It is important to know your learners, and for learner's to know themselves if they are to learn successfully. Knowing how you learn best (with your eyes, ears or hands) will greatly help students do their best learning!
Having a variety of inventories makes it easier to revisit this each year without having to do the same inventory over and over.
This includes online and printable inventories as well as tips for studying and a student-led discussion activity are included.
Overview: Youth literacy can be promoted by leveraging youth culture, such as rap/music videos. By merging sound and visual imagery with text, a poetry writing task can be transformed into a multi-media video assignment. English teachers with access to a computer lab equipped with video editing software (e.g. i-Movie) can carry this out with their classes. Alternatively, English and computer lab teachers can collaborate to have their students produce thematic poetry videos as the culminating activity of an English poetry unit. It assumes that students have been taught the basic forms of poetry. Furthermore, by having students discuss the process of producing their poetry videos with peers in face-to-face or on-line workgroups, they develop the literate and social skills necessary for functioning effectively in the project-based team culture of today's workplace. Students will use the resources of takingitglobal.org to become informed about a theme of their choice. They will then compose a poem that expresses their thoughts and feelings about that topic. This poem will then form the basis for a video.
Do you know how you learn? Take this quiz to determine your learning style.
Visit the "about" tab for videos and more information about VARK.
Take the actual inventory under the "questionnaire" tab. Note that there are different versions for young people and teachers available.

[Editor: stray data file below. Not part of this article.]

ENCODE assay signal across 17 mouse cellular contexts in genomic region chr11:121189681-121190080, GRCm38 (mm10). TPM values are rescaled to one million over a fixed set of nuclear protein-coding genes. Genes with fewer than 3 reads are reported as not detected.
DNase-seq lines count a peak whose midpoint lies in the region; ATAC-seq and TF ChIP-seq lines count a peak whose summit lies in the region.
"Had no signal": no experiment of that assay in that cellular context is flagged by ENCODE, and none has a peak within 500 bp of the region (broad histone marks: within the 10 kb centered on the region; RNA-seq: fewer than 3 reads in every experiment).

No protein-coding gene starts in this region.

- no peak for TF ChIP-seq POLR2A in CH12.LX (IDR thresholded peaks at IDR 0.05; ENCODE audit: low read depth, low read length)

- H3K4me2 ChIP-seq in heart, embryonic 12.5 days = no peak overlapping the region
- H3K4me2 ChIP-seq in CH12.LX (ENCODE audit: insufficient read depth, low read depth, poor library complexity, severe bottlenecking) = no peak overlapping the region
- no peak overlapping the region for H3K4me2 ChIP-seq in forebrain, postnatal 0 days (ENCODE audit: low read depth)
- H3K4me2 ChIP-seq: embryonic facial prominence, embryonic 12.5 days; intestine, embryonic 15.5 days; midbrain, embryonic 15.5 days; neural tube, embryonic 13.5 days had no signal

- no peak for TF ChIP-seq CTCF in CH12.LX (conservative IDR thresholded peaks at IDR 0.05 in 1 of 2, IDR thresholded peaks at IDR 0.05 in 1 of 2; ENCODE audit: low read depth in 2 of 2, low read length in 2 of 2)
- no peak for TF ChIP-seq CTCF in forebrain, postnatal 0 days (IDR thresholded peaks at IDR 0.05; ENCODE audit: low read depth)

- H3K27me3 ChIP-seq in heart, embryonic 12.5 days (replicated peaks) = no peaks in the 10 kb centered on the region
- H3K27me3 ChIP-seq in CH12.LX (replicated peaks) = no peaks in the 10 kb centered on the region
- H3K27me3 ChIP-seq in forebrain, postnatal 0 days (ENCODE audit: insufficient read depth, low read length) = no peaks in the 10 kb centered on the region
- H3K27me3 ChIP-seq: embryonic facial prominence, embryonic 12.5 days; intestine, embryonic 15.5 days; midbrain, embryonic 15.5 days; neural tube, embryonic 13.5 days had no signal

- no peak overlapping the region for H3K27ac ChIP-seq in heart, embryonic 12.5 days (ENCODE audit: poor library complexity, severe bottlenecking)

Last but not least, go to the "using VARK" tab to learn how to integrate VARK into your teaching or learning practice. There are also role playing scenarios available.
**Make sure you explore the strategies listed that apply to you under the "questionnaire" tab after you complete teh inventory. It provides information that will help you learn better.**
Students learn the value of writing and art in science and engineering. They acquire vocabulary that is appropriate for explaining visual art and learn about visual design principles (contrast, alignment, repetition and proximity) and elements (lines, color, texture, shape, size, value and space) that are helpful when making visual aids. A PowerPoint(TM) presentation heightens students' awareness of the connection between art and engineering in order to improve the presentation of results, findings, concepts, information and prototype designs. Students also learn about the science and engineering research funding process that relies on effective proposal presentations, as well as some thermal conductivity / heat flow basics including the real-world example of a heat sink which prepares them for the associated activity in which they focus on creating diagrams to communicate their own collected experimental data.